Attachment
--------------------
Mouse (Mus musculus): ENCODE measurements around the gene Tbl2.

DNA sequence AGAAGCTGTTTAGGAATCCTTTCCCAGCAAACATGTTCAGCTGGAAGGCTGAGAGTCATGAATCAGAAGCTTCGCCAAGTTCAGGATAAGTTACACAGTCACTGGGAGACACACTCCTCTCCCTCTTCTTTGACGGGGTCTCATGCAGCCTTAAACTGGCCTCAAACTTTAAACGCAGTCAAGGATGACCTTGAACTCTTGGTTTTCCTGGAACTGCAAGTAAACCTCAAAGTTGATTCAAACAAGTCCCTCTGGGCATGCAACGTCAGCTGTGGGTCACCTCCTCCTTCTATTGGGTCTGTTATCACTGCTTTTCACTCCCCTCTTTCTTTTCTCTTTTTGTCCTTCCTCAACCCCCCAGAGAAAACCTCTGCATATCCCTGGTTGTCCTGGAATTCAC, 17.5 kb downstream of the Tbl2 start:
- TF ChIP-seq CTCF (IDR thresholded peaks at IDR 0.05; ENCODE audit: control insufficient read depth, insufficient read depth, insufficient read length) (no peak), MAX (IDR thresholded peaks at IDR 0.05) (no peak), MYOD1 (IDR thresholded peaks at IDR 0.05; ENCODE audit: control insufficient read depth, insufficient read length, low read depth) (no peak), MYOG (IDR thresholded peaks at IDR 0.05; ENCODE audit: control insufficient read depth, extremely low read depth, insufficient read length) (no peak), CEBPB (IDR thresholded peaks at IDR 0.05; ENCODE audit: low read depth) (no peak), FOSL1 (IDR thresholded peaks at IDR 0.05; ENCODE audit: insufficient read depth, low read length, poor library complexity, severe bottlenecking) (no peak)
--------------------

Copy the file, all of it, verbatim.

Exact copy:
Mouse (Mus musculus): ENCODE measurements around the gene Tbl2.

DNA sequence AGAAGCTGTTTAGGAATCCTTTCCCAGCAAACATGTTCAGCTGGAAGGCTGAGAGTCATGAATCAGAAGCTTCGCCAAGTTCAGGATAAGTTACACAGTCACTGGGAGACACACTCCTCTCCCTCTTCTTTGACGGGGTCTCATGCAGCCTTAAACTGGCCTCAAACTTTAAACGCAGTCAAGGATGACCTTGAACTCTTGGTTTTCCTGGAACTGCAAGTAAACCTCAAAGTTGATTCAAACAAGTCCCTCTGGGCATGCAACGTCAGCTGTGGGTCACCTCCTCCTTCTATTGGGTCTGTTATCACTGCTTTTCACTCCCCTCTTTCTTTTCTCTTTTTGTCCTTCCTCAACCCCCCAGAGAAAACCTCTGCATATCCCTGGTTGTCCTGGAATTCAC, 17.5 kb downstream of the Tbl2 start:
- TF ChIP-seq CTCF (IDR thresholded peaks at IDR 0.05; ENCODE audit: control insufficient read depth, insufficient read depth, insufficient read length) (no peak), MAX (IDR thresholded peaks at IDR 0.05) (no peak), MYOD1 (IDR thresholded peaks at IDR 0.05; ENCODE audit: control insufficient read depth, insufficient read length, low read depth) (no peak), MYOG (IDR thresholded peaks at IDR 0.05; ENCODE audit: control insufficient read depth, extremely low read depth, insufficient read length) (no peak), CEBPB (IDR thresholded peaks at IDR 0.05; ENCODE audit: low read depth) (no peak), FOSL1 (IDR thresholded peaks at IDR 0.05; ENCODE audit: insufficient read depth, low read length, poor library complexity, severe bottlenecking) (no peak)